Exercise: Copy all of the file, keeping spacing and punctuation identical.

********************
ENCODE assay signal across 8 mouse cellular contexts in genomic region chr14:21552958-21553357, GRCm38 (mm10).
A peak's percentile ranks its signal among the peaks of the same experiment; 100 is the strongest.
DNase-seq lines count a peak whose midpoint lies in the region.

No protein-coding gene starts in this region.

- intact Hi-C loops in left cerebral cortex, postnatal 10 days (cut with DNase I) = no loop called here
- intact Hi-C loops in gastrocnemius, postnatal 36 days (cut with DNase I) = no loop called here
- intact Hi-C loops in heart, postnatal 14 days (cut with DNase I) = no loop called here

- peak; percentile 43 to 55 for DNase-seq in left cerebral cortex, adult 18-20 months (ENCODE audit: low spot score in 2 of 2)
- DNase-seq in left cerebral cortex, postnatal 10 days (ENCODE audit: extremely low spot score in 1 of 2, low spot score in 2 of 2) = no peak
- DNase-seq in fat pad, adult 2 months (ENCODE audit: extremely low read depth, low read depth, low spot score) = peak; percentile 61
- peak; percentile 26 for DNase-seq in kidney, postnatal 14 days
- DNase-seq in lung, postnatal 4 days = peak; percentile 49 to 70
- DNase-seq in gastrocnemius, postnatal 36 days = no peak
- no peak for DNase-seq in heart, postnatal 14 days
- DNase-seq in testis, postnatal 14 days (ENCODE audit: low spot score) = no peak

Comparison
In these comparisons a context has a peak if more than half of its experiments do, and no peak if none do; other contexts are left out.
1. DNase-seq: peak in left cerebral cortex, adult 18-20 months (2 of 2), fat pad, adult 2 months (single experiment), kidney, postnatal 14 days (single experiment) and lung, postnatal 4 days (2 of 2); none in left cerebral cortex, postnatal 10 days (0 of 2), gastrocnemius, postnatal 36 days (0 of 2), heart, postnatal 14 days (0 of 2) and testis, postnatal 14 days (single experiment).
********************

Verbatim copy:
ENCODE assay signal across 8 mouse cellular contexts in genomic region chr14:21552958-21553357, GRCm38 (mm10).
A peak's percentile ranks its signal among the peaks of the same experiment; 100 is the strongest.
DNase-seq lines count a peak whose midpoint lies in the region.

No protein-coding gene starts in this region.

- intact Hi-C loops in left cerebral cortex, postnatal 10 days (cut with DNase I) = no loop called here
- intact Hi-C loops in gastrocnemius, postnatal 36 days (cut with DNase I) = no loop called here
- intact Hi-C loops in heart, postnatal 14 days (cut with DNase I) = no loop called here

- peak; percentile 43 to 55 for DNase-seq in left cerebral cortex, adult 18-20 months (ENCODE audit: low spot score in 2 of 2)
- DNase-seq in left cerebral cortex, postnatal 10 days (ENCODE audit: extremely low spot score in 1 of 2, low spot score in 2 of 2) = no peak
- DNase-seq in fat pad, adult 2 months (ENCODE audit: extremely low read depth, low read depth, low spot score) = peak; percentile 61
- peak; percentile 26 for DNase-seq in kidney, postnatal 14 days
- DNase-seq in lung, postnatal 4 days = peak; percentile 49 to 70
- DNase-seq in gastrocnemius, postnatal 36 days = no peak
- no peak for DNase-seq in heart, postnatal 14 days
- DNase-seq in testis, postnatal 14 days (ENCODE audit: low spot score) = no peak

Comparison
In these comparisons a context has a peak if more than half of its experiments do, and no peak if none do; other contexts are left out.
1. DNase-seq: peak in left cerebral cortex, adult 18-20 months (2 of 2), fat pad, adult 2 months (single experiment), kidney, postnatal 14 days (single experiment) and lung, postnatal 4 days (2 of 2); none in left cerebral cortex, postnatal 10 days (0 of 2), gastrocnemius, postnatal 36 days (0 of 2), heart, postnatal 14 days (0 of 2) and testis, postnatal 14 days (single experiment).